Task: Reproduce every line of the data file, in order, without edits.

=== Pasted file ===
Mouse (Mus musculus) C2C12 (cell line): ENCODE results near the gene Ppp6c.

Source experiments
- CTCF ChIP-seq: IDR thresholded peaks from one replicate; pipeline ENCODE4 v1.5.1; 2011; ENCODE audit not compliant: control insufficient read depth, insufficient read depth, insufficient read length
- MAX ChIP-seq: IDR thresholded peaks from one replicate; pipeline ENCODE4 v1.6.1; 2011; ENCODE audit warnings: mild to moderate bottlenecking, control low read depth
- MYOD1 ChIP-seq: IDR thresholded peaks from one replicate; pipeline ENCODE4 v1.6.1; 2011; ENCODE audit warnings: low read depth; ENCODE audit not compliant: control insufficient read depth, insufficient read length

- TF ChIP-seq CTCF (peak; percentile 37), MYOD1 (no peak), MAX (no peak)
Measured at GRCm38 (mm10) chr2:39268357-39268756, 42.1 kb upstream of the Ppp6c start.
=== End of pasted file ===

Mouse (Mus musculus) C2C12 (cell line): ENCODE results near the gene Ppp6c.

Source experiments
- CTCF ChIP-seq: IDR thresholded peaks from one replicate; pipeline ENCODE4 v1.5.1; 2011; ENCODE audit not compliant: control insufficient read depth, insufficient read depth, insufficient read length
- MAX ChIP-seq: IDR thresholded peaks from one replicate; pipeline ENCODE4 v1.6.1; 2011; ENCODE audit warnings: mild to moderate bottlenecking, control low read depth
- MYOD1 ChIP-seq: IDR thresholded peaks from one replicate; pipeline ENCODE4 v1.6.1; 2011; ENCODE audit warnings: low read depth; ENCODE audit not compliant: control insufficient read depth, insufficient read length

- TF ChIP-seq CTCF (peak; percentile 37), MYOD1 (no peak), MAX (no peak)
Measured at GRCm38 (mm10) chr2:39268357-39268756, 42.1 kb upstream of the Ppp6c start.